Today we’re going to discuss five tips to overcome performance anxiety. Experiencing performance anxiety to some degree is common while golfing.
Overcoming Performance Anxiety
The best golfers push through. But a lot of good golfers are crippled by their anxiety. While he or she might play well during a casual round, they fall apart in tournaments or money games.
Self-doubt and low self-esteem are problems caused by this type of anxiety.
The KEY difference between Great Golfers & the BEST!
Golfers like Tiger Woods seem to thrive from anxiety.
Others let the pressure of the moment destroy their psyche. Regardless of competing in a tournament, or playing with friends, golfers deal with a level of anxiety before each shot.
How a Golf Course Causes Anxiety
Anxiety can cause the golfer to focus on a previous bad shot. An upcoming obstacle can create a negative mental obsession:
- The white stakes on the right side of the fairway
- The par 3 with a lake to hit over
- The sand traps guarding the green
But overcoming on-course performance anxiety is possible with practice.
Tip #1 Practicing with Purpose
A lot of amateur golfers spend very little time working on their game. Arriving at the course minutes before the tee time is common.
If they do “practice” it’s nothing more than buying a large bucket of range balls and aimlessly pounding away.
Creating a practice routine that creates confidence is crucial. The idea is to develop a swing that is not only effortless but can be done without thought. Standing over the ball not worrying about minor swing details is the first part of reducing anxiety.
Develop a Practice Routine Here
Tip #2 Create Inner Peace
Taking a long deep breath can help reduce stress in the body and mind. Focusing on the breath calms the brain. This allows the golfer to stop wasting energy on a future outcome that is undesirable. Work on the breath along with other anxiety-relieving techniques such as mindful distractions or grounding to free your mind.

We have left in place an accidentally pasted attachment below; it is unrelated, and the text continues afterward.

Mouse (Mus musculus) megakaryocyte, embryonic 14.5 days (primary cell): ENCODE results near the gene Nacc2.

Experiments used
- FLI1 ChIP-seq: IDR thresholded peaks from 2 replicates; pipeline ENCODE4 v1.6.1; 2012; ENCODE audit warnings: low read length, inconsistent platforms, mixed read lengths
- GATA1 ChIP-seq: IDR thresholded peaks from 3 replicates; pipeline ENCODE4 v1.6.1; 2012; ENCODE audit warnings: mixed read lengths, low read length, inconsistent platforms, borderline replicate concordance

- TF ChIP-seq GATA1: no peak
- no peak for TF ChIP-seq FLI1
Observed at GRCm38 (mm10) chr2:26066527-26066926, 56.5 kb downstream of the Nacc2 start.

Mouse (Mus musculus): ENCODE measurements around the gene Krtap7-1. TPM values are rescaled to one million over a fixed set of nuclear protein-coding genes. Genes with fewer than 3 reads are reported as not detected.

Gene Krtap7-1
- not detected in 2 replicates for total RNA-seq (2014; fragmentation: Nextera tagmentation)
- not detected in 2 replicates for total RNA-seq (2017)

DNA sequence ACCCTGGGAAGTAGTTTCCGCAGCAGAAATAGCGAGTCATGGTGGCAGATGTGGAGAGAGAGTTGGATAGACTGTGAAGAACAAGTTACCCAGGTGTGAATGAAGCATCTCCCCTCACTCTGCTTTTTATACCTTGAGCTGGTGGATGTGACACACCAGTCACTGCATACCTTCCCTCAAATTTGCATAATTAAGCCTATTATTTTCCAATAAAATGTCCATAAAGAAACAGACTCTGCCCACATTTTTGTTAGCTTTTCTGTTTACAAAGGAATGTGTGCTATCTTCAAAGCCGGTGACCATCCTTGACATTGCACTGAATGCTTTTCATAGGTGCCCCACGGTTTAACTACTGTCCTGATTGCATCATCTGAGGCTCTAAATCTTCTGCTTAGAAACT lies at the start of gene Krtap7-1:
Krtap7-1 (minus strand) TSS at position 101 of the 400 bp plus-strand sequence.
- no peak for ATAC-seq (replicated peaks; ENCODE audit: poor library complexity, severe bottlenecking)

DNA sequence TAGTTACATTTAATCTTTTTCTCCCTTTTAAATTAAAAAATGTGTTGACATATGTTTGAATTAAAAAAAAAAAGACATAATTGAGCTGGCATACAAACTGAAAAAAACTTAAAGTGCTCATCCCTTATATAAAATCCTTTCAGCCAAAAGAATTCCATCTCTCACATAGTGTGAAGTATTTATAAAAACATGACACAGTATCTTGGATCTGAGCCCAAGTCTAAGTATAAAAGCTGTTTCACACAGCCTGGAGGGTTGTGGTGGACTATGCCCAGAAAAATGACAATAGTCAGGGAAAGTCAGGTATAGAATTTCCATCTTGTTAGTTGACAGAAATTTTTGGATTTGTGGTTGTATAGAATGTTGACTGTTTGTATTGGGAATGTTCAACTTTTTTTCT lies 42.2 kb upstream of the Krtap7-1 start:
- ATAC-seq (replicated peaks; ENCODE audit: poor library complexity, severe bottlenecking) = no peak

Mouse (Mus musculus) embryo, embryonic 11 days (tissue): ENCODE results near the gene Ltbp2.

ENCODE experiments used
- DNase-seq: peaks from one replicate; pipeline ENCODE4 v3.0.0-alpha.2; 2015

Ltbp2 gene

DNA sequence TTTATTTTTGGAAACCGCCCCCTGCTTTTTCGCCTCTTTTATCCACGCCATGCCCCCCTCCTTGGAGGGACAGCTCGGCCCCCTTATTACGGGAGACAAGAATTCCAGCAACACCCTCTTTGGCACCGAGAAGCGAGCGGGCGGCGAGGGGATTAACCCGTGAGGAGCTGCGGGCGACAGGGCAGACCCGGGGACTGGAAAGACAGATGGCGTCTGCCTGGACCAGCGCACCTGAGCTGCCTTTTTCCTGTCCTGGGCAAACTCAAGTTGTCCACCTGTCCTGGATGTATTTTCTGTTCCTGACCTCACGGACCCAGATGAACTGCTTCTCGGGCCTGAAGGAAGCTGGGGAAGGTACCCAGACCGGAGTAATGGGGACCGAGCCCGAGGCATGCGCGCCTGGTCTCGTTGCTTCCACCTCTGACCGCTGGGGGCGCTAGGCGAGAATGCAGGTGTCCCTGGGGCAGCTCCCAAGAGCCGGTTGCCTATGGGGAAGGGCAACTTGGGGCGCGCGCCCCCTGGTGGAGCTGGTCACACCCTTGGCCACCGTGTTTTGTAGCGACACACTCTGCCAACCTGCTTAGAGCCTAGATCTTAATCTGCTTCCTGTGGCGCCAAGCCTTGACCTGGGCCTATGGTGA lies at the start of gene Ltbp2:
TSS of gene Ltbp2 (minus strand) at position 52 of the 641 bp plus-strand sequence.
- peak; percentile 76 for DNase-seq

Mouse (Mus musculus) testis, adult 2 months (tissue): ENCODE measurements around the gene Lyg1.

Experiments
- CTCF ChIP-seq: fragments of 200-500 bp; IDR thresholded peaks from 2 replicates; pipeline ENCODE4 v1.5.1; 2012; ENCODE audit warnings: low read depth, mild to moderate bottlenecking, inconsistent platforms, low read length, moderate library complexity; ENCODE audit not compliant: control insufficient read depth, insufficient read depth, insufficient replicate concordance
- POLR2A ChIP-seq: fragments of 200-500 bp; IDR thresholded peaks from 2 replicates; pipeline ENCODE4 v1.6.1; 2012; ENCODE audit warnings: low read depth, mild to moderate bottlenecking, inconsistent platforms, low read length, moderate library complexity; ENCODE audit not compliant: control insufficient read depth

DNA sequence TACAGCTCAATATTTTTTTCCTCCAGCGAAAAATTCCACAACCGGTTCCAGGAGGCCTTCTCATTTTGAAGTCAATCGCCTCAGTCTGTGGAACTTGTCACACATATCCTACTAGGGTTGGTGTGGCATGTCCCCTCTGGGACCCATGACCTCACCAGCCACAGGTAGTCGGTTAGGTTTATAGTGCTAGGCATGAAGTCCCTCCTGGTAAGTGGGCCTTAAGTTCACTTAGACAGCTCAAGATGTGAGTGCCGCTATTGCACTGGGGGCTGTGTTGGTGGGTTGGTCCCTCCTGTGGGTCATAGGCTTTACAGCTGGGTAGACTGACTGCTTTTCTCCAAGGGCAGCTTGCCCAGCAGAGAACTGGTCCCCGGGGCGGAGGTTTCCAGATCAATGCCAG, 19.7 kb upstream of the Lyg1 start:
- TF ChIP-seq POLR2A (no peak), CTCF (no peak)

Tip #3 Anticipate the Next Golf Shot
Performance anxiety happens when a golfer dwells on all the made-up outcomes that have not yet happened.
Focusing on a desirable future outcome helps switch anxiety into anticipation.
The golfer then focuses on a positive thought process like cutting the corner to shorten a long par 5. Imagine working the ball in different ways for a single shot. This increases creativity while giving the golfer an objective to focus on.
Tip #4 Forget Perfection.
Many golfers think a perfect swing is needed. He or she fears every little swing path deviation. Dwelling on perfection spikes anxiety before the shot ever happens.
Instead of anticipating the next shot, the golfer is over-analyzing what not to do in the upcoming swing. Ironically, this causes the mind to focus on executing the negative thoughts. Understanding that not even PGA pros can perform a perfect swing helps create realistic expectations.
A good golf shot does not require a perfect swing. Therefore, golfers should consistently remember to stop chasing perfection.
Tip #5 Limit On-Course Stimulants
Stimulants provoke anxiety. Reducing the consumption of stimulants can help overcome performance anxiety. A golfer should access his or her diet and see if stimulants could be an underlying cause.
Proper food consumption should still take place before playing for performance reasons.
Obviously, there is no single anxiety treatment. Overcoming performance anxiety is best done with a combination of effective treatments that reduce this emotional roller coaster.
First, start by recognizing when anxiety hits the hardest while playing. Being aware is the first step. Then start practicing and applying the tips listed above.